• antipsychotic;
  • cost;
  • cost-effectiveness;
  • effectiveness;
  • formulary;
  • olanzapine;
  • practical clinical trial;
  • risperidone;
  • schizophrenia


Objectives:  This randomized, open-label trial was designed to help inform antipsychotic treatment policies. It compared the 1-year cost-effectiveness of initial treatment with olanzapine (OLZ) (n = 229) versus a “fail-first” algorithm on conventional antipsychotics (then olanzapine if indicated) (CON) (n = 214); and versus initial treatment with risperidone (RIS) (n = 221).

Methods:  Individuals with schizophrenia or schizoaffective disorder were recruited from May 1998 to September 2001. Clinical, functioning, and resource utilization data were collected at baseline and five postbaseline visits. Brief Psychiatric Rating Scale scores defined “clinical effectiveness;” Lehman Quality of Life Scale social relations scores defined “social effectiveness.”

Results:  Requiring failure on less expensive antipsychotics before use of olanzapine did not result in total cost savings, despite significantly higher antipsychotic costs with OLZ. Total 1-year mean costs were $21,283 for CON; $20,891 for OLZ; and $21,347 for RIS (pair-wise comparisons nonsignificant). Intent-to-treat effectiveness comparisons (nonsignificant) were augmented by analyses that adjusted for duration on initial antipsychotic treatment, and by comparisons of patients remaining on initial antipsychotic treatment versus those who required switching. When accounting for differential switching rates (OLZ 0.14 vs. CON 0.53, P < 0.0001; vs. RIS 0.31, P < 0.0001), OLZ was significantly more effective than CON on clinical (P = 0.025) and social (P = 0.043) measures, and significantly more effective than RIS on the social (P = 0.002) measure. Further, patients initiated on an antipsychotic from which they needed to switch required additional resources for hospitalization (P = 0.036) and crisis services (P = 0.029).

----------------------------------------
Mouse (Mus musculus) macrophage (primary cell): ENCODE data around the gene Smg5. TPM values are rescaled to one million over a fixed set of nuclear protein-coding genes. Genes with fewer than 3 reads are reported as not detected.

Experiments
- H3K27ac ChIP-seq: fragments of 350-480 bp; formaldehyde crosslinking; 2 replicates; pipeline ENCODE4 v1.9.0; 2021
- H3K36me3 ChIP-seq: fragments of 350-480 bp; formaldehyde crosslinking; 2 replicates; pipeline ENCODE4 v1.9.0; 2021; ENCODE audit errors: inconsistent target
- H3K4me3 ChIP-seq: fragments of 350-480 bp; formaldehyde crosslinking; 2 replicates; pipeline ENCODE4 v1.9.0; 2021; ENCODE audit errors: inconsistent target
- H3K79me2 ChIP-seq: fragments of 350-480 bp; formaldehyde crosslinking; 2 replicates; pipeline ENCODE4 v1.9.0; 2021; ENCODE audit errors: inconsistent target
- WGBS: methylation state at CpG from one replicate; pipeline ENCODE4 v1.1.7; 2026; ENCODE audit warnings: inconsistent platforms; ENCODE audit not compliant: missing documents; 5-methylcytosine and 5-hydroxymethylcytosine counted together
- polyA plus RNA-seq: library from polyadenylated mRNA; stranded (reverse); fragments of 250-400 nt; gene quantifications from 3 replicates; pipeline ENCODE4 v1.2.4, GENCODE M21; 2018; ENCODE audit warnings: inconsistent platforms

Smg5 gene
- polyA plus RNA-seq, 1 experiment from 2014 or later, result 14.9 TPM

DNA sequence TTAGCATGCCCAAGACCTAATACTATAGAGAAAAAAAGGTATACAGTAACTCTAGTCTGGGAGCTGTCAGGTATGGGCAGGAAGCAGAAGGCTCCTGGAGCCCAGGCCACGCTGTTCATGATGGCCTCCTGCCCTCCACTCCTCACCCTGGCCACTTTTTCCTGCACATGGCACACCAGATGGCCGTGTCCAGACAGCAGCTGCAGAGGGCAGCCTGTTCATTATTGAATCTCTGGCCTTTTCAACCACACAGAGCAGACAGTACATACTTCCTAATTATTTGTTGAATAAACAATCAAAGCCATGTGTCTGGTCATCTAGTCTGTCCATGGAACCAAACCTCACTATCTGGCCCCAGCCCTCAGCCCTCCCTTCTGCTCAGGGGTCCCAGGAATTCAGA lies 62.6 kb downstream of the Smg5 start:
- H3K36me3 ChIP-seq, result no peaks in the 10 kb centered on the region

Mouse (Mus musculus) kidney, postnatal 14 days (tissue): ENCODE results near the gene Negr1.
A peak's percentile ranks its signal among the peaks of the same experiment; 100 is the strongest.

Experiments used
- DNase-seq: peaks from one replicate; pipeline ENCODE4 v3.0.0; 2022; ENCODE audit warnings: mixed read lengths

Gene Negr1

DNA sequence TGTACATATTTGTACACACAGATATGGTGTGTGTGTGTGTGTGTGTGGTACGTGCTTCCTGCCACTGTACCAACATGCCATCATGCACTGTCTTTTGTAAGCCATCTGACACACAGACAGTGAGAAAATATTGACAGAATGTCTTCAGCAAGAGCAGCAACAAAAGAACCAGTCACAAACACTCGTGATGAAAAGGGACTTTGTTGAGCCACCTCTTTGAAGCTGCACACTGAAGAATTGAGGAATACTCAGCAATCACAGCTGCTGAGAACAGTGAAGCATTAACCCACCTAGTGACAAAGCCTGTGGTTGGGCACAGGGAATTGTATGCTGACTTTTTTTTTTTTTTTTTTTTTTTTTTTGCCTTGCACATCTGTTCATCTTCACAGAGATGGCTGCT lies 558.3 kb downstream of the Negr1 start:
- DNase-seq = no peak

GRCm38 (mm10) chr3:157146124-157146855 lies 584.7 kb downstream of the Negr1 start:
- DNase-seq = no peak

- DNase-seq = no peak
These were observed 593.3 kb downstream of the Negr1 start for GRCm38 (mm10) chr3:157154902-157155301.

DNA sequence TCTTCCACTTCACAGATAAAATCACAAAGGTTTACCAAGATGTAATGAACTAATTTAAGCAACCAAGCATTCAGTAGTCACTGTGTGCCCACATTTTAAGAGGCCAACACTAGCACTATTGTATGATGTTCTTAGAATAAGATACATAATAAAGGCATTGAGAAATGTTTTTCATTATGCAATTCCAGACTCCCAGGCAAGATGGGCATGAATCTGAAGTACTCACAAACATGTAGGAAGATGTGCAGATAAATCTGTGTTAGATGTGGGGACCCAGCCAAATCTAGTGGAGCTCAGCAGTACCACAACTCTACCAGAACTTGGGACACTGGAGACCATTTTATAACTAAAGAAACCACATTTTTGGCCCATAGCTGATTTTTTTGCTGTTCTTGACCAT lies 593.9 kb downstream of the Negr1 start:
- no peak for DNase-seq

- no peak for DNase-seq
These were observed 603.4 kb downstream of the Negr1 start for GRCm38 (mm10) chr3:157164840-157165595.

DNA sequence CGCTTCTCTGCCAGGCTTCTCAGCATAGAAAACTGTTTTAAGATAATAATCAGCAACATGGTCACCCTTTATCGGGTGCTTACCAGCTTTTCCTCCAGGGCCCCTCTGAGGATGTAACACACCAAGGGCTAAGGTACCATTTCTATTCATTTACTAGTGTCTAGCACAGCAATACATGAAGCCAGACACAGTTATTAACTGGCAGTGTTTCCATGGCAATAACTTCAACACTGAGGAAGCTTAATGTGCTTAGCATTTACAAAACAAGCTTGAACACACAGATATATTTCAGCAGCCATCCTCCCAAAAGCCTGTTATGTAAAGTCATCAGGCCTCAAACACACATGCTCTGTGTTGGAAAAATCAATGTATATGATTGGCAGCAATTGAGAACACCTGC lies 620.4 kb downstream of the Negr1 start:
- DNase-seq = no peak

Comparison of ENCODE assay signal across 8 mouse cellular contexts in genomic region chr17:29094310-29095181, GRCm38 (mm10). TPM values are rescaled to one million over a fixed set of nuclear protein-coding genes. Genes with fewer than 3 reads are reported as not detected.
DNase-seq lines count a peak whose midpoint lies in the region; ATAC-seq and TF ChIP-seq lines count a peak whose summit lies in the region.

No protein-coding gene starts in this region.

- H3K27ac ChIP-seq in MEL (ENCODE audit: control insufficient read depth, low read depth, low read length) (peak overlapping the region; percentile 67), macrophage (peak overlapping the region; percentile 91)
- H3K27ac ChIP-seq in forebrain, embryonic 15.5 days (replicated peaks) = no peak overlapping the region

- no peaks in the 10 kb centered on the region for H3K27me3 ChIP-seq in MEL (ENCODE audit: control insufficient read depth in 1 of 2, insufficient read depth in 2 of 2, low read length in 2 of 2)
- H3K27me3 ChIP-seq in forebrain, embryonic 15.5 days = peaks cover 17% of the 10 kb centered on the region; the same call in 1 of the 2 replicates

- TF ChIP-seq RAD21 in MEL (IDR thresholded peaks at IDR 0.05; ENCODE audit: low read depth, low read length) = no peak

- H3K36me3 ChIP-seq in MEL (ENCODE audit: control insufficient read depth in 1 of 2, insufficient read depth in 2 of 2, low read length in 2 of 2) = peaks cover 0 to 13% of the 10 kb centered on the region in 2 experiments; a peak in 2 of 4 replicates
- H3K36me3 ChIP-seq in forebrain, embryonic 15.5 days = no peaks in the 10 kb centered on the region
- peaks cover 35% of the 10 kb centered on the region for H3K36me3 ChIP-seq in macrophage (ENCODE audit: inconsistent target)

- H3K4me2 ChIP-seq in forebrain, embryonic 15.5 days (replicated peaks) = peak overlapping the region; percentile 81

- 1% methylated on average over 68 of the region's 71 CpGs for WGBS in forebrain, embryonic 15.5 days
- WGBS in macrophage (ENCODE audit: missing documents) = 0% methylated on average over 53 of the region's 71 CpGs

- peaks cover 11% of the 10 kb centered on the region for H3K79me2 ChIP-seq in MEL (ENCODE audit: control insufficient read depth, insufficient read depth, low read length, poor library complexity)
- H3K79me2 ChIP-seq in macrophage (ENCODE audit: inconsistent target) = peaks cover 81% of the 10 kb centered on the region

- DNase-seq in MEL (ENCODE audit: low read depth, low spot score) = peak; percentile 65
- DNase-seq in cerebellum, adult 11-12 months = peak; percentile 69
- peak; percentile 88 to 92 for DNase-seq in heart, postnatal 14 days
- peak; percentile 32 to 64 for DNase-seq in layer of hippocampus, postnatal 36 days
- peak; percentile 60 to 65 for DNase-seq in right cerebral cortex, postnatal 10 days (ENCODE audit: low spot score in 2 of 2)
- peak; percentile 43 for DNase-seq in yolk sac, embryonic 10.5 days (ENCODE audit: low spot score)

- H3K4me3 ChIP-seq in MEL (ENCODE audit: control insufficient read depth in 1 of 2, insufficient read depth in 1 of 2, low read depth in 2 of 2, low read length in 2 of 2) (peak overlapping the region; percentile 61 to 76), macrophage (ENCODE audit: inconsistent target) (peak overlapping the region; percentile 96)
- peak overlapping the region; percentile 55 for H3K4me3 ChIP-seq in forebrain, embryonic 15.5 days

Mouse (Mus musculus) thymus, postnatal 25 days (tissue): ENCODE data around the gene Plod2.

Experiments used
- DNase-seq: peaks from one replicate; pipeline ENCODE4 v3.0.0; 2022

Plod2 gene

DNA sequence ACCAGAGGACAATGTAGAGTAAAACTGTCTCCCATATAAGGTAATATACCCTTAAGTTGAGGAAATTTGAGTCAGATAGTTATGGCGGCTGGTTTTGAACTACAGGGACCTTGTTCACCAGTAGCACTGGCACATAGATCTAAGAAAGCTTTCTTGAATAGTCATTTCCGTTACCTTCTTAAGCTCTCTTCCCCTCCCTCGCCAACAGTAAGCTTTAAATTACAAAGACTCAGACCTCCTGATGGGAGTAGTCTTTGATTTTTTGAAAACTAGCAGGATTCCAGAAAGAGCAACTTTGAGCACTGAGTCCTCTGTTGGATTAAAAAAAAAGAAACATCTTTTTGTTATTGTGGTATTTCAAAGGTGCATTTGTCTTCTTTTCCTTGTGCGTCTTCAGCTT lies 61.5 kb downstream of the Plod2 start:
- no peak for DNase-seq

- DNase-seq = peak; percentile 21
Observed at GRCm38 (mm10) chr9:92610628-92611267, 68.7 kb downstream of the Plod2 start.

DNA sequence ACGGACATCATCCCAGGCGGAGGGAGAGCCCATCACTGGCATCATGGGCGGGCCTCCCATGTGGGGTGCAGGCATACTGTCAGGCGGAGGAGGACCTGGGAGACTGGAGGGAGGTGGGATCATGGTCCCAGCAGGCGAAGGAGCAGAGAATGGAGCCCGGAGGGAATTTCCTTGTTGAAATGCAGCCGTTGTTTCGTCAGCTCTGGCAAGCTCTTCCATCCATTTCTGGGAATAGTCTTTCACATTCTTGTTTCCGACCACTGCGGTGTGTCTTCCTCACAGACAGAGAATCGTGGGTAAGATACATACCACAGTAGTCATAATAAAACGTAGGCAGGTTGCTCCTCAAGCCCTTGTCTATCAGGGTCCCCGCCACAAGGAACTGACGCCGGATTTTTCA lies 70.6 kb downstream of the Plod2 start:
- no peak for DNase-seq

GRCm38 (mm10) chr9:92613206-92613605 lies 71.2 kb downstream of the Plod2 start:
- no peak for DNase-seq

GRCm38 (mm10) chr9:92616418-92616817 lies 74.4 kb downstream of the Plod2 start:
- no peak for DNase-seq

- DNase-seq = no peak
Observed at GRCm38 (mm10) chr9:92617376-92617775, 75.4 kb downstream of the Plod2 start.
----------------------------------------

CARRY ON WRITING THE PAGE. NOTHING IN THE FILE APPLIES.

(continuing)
Conclusions:  Approaches that integrate costs, effectiveness, and treatment patterns are important for providing optimal information regarding the value of first-line antipsychotic options for schizophrenia.